In a trilogy, there is a beginning, a middle, and an end. The latter is never the easiest to adapt because it often leaves viewers unsatisfied, forced to having to sit through something they know is incomplete. The first Hunger Games was the epitome of what teenagers would want from an adaption of a YA novel. It had action, romance, drama, sprinkles of humor and very appealing stars to look at So in essence, The Hunger Games: Catching Fire would need to raise to bar or at least try to stay in the same league as its predecessor.
The problem is that Catching Fire shifts its gears into neutral. It’s a problem that cannot be avoided because it is the middle part of a trilogy. So really no one is at fault, it’s just something that comes with the territory. Still the film is satisfactory, it’s just not as entirely exciting as the first. Despite those flaws, The Hunger Games: Catching Fire should have no problem pleasing its global fanbase. Hit the jump for the full review.
The film starts off a year after the events of the first film with Katniss Everdeen (Jennifer Lawrence) still unable to come to grips with the horrors of her first Hunger Games. She still has to play an act that she put on with Peeta Mellark (Josh Hutcherson) where they saved both their lives by nearly sacrificing their own lives to show that gamemaker Seneca Crane, President Snow (Donald Sutherland), or the Panem government cannot just toy with people’s lives the way they do.
This act stirred up the nation of Panem, and caused various uprisings throughout the country. As a result President Snow is forced to use Katniss’ act of defiance as a way to quell the uprisings. Because if she doesn’t comply, everyone Katniss knows, including Gale (Liam Hemsworth) is at risk of being killed.
But to truly put an end to the image of hope that Katniss has created, newly hired game maker Plutarch Heavensbee (Philip Seymour Hoffman) is hired to manipulate Katniss into killing her comrades in the next Hunger Games, which also happens to be the Third Quarter Quell. In a Quarter Quell, previous winners from each district are pulled from a pool and required to participate in the games. Think of it as a hall of fame game. Doesn’t matter how old you are or when you won, once you are chosen, you are forced to fight.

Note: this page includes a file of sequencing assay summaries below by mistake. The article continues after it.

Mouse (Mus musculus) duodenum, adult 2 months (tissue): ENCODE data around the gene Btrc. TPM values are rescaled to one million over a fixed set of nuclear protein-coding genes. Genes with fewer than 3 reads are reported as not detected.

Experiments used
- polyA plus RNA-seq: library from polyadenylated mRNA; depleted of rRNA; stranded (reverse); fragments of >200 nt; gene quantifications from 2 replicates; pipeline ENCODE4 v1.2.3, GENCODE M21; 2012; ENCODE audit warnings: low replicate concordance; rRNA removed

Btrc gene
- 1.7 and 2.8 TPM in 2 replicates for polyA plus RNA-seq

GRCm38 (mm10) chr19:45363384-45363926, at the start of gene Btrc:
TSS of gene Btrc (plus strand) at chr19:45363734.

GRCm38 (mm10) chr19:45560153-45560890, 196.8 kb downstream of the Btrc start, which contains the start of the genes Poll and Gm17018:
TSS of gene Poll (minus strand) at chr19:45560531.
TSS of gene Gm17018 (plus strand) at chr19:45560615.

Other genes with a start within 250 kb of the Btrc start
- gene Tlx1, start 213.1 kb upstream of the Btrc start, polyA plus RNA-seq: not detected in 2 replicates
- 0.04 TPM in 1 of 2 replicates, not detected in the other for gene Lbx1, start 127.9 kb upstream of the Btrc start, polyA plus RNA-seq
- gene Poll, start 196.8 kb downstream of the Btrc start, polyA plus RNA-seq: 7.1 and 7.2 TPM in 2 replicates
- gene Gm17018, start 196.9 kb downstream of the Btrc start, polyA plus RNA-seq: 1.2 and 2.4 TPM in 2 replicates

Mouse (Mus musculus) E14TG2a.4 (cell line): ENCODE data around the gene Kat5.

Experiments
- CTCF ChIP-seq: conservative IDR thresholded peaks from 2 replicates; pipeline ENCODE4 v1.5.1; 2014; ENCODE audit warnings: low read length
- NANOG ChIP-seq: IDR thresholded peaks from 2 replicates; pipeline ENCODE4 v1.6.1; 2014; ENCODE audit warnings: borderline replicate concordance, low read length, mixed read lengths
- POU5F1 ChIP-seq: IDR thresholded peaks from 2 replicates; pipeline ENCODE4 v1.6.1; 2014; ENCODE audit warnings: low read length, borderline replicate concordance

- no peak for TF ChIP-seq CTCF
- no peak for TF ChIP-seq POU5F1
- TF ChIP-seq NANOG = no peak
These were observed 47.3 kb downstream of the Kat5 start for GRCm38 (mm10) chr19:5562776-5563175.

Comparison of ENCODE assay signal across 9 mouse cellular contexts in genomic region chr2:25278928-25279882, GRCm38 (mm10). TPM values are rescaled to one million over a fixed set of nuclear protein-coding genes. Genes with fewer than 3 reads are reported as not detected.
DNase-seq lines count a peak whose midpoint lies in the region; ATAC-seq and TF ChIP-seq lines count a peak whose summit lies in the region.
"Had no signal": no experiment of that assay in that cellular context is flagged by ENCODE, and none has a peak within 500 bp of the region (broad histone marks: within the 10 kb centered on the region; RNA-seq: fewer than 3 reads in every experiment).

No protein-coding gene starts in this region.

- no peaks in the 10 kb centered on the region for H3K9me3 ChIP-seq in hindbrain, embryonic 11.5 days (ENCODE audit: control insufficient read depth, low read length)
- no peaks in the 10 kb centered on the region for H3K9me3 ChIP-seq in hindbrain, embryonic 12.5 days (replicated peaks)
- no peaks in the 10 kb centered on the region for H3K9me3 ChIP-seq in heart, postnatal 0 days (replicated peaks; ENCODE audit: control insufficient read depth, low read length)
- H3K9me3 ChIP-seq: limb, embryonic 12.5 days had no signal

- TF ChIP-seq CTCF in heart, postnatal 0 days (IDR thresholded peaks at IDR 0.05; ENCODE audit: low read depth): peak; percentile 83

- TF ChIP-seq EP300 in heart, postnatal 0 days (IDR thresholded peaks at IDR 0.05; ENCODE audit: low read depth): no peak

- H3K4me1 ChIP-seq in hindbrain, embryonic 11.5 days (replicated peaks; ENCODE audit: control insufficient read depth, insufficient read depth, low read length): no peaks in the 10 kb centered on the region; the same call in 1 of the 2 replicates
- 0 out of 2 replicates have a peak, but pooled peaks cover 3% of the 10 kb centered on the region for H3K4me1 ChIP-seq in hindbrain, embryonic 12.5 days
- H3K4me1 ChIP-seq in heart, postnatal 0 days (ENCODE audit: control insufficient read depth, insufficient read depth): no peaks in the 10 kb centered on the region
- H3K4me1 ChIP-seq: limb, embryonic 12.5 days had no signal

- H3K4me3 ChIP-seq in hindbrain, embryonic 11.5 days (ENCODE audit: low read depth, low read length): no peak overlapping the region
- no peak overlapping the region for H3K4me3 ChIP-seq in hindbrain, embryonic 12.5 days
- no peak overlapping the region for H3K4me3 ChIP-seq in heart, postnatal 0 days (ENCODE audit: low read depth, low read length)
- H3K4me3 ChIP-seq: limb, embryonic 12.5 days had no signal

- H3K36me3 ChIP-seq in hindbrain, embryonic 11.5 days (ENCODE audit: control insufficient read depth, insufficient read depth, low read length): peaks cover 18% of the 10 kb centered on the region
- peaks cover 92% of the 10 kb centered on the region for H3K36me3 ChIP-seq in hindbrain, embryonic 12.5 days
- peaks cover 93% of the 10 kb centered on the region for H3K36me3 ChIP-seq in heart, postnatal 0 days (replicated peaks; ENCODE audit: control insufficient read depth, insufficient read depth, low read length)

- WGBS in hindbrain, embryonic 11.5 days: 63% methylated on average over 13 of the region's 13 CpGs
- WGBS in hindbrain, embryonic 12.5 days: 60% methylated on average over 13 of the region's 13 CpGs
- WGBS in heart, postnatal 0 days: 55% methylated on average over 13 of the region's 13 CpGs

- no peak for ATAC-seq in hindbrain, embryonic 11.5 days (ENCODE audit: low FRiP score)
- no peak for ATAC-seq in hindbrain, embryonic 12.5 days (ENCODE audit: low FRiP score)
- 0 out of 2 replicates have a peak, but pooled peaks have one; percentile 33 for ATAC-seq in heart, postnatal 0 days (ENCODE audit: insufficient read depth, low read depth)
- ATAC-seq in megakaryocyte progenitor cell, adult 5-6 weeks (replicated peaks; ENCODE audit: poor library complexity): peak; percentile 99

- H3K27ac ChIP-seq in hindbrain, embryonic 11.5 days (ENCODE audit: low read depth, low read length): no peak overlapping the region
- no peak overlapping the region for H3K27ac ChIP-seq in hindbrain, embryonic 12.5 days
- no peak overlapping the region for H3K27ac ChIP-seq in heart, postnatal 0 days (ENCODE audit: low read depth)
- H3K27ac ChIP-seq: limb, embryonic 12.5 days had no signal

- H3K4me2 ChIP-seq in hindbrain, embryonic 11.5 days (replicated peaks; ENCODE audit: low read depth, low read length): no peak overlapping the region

Now with the action and political allegory lingering in the background, one would think that it would make for a very exciting film, especially since the waves of revolution is on Katniss’ shoulders. But a lot of the times Katniss seems too oblivious to accept the responsibility of her actions. Now that is asking a lot from a character who is very stubborn and in a situation that is completely out of her control. So what looks liking whining and irresponsibility is actually revealing a young vulnerable girl who didn’t ask for any of this to happen to her.
And that’s what Lawrence sells very well. Putting aside the many Acolytes she is just beginning to amass, Katniss Everdeen was a role that Lawrence was born to play. She is the quiet but tough and stubborn character that both teenager genders would like to aspire to become. But she also has the capacity to show compassion, concern, morality, and vulnerability at the most critical moments. Again, very human qualities everyone would like to have. She can also be humorous, and surprisingly can be surprised by the act of a sudden disrobement by a central female character. It is because of these qualities that touches us as people as allows us to relate more to these literary characters than we could a wizard or a vampire.
Without trying to make this a direct comparison to the book, the film really doesn’t waste any time acquainting you with the new characters. Finnick Odnair (Sam Claflin) is the more atheletic and charming tribute of the group who is paired up with a frail but very wise Mags (Lynn Cohen). The two have a history because it was Mags who helped saved Finnick’s lover from being a part of the games. There’s Johanna Mason (Jena Malone) who puts on a the tough as nails bad ass act as a defense mechanism. Then there are Beetee (Jeffery Wright) and Wiress (Amanda Plummer) the brains of the tributes of the Third Quarter Quell. Each of these characters display their skills and knowledge of how they won the previous games.